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In my April 23rd chick order, I’m also getting three bantam cochin hens. Besides being great broody hens for more fragile eggs, I’m going to put these smaller chickens to work in my garden, using a chicken tractor, and also some free-ranging in areas where I hope they will be less destructive than standard sized hens. These girls will be hand-raised by me, so they will be super friendly and sweet.  At first, they will living together in a small separate coop, but if they manage to integrate with my older hens, they will be able to move into the regular coop eventually.

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One last thing, a dear friend of mine just started a blog documenting her and her husband’s journey towards self-reliance, simplicity, and marital happiness.  I highly recommend you check it out: http://making-it-home.net/

The Greatest Gift

It used to be that I thought I had been born into the wrong time. I’ve never much liked modern things – cellphones, computers, cars, tech gadgets in general. I’ve always been drawn to old-fashioned things, and old-fashioned ways of doing things. Working with my hands, growing food, raising animals…I’d be happiest on a piece of land somewhere far away from civilization. Except for the issues of dental care and a few other critical matters, I would have wished I’d been born prior to about 1900.

That has changed. Today I feel so incredibly happy and grateful that I was born here, right now, right where I am. Unless I get unexpectedly hit by a bus, I will be part of a generation and people that will experience the single most incredible thing to ever happen in the history of the world.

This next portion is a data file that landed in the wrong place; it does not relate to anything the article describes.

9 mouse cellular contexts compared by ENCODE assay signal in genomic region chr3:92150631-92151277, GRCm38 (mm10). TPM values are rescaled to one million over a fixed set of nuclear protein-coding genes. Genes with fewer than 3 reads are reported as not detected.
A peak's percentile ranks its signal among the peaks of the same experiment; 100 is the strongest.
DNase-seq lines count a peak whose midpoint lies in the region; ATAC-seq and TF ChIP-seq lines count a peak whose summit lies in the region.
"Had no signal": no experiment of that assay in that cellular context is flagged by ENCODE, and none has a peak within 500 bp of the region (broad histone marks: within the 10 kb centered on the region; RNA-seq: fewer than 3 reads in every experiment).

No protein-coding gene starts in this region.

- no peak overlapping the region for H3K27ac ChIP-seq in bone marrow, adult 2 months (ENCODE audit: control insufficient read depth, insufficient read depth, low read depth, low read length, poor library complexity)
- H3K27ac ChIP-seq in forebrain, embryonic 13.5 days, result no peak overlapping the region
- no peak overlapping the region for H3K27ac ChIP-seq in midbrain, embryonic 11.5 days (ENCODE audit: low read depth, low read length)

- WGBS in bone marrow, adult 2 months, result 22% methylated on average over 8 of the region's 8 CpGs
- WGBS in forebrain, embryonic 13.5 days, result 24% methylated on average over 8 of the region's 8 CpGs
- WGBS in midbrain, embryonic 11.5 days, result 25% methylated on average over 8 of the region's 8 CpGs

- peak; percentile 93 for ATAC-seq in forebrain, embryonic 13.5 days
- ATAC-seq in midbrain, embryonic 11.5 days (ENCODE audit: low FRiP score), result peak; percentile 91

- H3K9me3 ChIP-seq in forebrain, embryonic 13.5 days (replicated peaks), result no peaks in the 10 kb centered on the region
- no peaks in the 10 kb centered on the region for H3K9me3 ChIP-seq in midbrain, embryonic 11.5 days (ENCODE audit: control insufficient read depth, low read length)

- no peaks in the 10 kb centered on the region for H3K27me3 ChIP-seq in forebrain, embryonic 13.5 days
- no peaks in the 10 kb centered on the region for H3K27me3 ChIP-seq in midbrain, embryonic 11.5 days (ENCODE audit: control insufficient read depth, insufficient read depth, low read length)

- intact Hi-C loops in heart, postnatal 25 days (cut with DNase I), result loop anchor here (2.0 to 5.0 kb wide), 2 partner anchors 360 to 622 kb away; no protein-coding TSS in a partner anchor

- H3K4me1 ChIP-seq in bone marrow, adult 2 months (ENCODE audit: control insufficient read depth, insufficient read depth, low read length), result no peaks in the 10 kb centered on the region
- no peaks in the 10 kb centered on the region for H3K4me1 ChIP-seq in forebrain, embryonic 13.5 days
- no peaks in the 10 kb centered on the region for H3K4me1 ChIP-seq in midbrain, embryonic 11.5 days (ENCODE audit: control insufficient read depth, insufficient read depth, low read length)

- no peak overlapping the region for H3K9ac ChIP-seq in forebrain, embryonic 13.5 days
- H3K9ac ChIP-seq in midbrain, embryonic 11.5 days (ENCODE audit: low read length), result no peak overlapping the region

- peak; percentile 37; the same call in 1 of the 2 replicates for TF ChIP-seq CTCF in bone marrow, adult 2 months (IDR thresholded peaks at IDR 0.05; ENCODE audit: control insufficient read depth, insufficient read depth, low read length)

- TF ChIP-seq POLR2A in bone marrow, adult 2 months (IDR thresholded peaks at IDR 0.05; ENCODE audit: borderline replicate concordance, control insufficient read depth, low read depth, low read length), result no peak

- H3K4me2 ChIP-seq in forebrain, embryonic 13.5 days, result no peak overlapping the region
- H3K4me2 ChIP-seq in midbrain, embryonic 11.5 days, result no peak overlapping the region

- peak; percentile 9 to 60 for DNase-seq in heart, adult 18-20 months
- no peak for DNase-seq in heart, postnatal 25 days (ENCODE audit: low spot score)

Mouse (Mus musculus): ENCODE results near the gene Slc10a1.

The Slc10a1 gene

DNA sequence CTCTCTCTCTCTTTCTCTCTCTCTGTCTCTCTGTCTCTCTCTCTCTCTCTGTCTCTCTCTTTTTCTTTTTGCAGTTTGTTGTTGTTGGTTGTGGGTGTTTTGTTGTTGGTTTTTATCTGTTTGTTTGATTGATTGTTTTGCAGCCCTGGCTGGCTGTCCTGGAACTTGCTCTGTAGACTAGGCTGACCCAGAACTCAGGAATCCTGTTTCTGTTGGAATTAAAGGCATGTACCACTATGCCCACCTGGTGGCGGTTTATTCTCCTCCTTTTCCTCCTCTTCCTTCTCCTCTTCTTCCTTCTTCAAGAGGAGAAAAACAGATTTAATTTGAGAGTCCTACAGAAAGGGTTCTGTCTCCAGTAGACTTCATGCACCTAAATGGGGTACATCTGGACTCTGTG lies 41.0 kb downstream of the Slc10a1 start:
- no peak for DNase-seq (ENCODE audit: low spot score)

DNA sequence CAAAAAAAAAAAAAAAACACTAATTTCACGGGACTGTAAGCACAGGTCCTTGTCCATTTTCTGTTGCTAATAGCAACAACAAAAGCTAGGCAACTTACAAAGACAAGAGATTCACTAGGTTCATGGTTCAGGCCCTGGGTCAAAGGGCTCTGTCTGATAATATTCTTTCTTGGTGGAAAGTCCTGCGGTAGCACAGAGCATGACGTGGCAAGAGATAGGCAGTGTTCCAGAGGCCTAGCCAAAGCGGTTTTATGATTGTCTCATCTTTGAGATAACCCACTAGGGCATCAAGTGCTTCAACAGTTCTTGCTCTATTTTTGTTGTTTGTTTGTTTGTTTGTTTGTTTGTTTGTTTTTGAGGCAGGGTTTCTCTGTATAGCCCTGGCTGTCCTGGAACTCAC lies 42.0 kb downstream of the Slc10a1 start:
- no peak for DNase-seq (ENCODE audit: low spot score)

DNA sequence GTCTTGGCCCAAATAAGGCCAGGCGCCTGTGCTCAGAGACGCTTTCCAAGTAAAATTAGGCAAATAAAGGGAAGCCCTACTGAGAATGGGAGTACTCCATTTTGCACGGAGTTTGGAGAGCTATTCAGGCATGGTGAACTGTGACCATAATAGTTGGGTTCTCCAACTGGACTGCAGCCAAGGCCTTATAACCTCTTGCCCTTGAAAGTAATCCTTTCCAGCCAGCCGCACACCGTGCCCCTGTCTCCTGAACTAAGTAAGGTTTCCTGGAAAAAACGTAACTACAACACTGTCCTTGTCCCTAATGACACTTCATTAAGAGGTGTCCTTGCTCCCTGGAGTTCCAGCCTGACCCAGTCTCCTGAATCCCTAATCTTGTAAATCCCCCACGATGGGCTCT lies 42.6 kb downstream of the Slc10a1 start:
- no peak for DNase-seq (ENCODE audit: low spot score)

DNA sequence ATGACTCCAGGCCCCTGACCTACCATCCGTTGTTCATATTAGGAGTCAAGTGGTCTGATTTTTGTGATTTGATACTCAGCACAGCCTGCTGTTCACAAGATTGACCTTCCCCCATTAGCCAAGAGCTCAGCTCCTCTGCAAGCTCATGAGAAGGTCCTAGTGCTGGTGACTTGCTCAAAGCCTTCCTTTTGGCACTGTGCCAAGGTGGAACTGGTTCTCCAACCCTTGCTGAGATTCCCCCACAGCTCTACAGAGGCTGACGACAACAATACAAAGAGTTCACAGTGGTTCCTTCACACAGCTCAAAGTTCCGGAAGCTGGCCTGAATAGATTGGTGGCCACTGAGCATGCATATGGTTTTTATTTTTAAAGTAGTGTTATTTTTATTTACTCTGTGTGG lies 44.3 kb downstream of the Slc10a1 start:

The Bible is around 30% prophecy, and unlike every other book of prophecy, the Bible has been 100% accurate. Prophecies written about King Cyrus of Persia and Alexander the Great were so incredibly detailed and correct that when those men were shown these prophecies they instantly recognized themselves. It is the greatest historical document that has ever existed. Time and time again, historians have doubted certain historical pieces of the Bible, only to have the Bible prove itself through archaeological discoveries.

But there are still numerous prophecies left to be fulfilled – the prophecies pertaining to the end of the world as it currently exists. This world of ours is tired and worn out. It’s frustrating and terrifying. All of nature cries out to be redeemed from the evil that has overcome it.  Certain people have been setting dates for the end of the world, based on this blood moon, or that archaic bit of numerology. They’ve all been wrong, and they’ve given Bible prophecy a bad reputation. But those are the failings of men, not the failings of the Bible.